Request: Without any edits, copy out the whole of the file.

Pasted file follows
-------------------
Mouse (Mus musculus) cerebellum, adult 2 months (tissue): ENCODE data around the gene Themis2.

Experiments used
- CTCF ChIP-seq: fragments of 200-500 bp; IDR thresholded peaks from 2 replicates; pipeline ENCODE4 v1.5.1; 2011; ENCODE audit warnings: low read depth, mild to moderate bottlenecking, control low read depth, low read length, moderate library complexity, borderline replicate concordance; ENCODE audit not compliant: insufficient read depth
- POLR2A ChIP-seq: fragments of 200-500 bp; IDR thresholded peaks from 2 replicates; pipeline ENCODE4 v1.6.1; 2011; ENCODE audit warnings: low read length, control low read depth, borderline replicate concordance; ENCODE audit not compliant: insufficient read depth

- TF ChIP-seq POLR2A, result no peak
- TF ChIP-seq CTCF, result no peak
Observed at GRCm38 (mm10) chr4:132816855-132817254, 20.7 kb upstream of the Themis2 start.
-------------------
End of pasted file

Mouse (Mus musculus) cerebellum, adult 2 months (tissue): ENCODE data around the gene Themis2.

Experiments used
- CTCF ChIP-seq: fragments of 200-500 bp; IDR thresholded peaks from 2 replicates; pipeline ENCODE4 v1.5.1; 2011; ENCODE audit warnings: low read depth, mild to moderate bottlenecking, control low read depth, low read length, moderate library complexity, borderline replicate concordance; ENCODE audit not compliant: insufficient read depth
- POLR2A ChIP-seq: fragments of 200-500 bp; IDR thresholded peaks from 2 replicates; pipeline ENCODE4 v1.6.1; 2011; ENCODE audit warnings: low read length, control low read depth, borderline replicate concordance; ENCODE audit not compliant: insufficient read depth

- TF ChIP-seq POLR2A, result no peak
- TF ChIP-seq CTCF, result no peak
Observed at GRCm38 (mm10) chr4:132816855-132817254, 20.7 kb upstream of the Themis2 start.